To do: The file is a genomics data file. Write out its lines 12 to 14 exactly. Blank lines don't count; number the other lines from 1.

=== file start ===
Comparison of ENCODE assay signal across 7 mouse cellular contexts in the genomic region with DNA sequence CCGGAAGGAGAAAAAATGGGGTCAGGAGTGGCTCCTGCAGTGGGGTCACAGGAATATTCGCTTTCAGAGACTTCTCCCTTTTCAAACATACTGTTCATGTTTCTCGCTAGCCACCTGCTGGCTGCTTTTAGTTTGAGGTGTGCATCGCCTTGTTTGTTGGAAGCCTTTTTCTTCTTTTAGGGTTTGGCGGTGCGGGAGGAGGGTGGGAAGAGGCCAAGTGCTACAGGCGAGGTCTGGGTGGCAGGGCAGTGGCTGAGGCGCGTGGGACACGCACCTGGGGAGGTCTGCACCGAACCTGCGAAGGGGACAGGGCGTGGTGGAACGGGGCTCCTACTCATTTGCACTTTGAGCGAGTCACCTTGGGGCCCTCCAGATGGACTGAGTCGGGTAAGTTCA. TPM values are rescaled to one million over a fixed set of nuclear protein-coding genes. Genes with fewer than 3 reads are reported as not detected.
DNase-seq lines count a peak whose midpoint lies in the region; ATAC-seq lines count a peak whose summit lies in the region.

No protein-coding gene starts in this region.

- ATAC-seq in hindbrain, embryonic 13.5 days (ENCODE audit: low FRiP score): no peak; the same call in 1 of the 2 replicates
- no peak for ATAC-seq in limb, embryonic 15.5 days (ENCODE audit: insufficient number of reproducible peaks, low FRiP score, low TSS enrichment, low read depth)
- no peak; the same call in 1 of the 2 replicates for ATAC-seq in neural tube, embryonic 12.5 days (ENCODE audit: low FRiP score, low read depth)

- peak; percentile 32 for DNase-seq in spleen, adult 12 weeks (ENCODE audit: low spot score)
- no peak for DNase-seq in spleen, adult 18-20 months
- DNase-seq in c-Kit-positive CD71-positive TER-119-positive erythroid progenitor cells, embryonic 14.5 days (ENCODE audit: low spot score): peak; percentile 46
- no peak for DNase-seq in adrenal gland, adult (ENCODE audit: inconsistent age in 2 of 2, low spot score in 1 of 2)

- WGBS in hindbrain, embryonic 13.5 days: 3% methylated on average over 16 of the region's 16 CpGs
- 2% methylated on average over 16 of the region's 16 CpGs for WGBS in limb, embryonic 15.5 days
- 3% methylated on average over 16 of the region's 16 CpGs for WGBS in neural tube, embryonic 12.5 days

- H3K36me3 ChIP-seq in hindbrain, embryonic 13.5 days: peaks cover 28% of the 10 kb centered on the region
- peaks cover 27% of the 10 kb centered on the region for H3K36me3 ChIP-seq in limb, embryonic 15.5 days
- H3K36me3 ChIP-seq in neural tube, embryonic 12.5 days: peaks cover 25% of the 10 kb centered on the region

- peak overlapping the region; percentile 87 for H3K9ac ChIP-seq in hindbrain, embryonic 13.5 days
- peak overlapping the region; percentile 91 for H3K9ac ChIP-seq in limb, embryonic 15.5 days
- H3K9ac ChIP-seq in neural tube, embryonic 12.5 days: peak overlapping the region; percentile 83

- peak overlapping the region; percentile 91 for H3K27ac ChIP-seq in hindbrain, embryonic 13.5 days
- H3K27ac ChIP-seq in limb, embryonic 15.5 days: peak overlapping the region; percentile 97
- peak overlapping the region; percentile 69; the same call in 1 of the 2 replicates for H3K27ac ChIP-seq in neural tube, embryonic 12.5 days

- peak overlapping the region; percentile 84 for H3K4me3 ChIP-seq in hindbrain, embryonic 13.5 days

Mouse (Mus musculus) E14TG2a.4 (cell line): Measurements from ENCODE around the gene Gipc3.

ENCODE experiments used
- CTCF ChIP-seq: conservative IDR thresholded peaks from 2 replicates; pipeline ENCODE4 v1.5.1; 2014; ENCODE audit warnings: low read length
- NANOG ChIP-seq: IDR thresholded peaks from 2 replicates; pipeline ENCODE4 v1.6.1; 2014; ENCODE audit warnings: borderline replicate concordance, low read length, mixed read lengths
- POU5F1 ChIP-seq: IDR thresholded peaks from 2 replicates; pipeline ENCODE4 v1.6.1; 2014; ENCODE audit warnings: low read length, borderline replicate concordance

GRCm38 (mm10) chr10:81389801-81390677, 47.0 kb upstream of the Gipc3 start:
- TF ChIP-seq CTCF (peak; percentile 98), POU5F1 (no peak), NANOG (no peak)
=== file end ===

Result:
- 2% methylated on average over 16 of the region's 16 CpGs for WGBS in limb, embryonic 15.5 days
- 3% methylated on average over 16 of the region's 16 CpGs for WGBS in neural tube, embryonic 12.5 days

- H3K36me3 ChIP-seq in hindbrain, embryonic 13.5 days: peaks cover 28% of the 10 kb centered on the region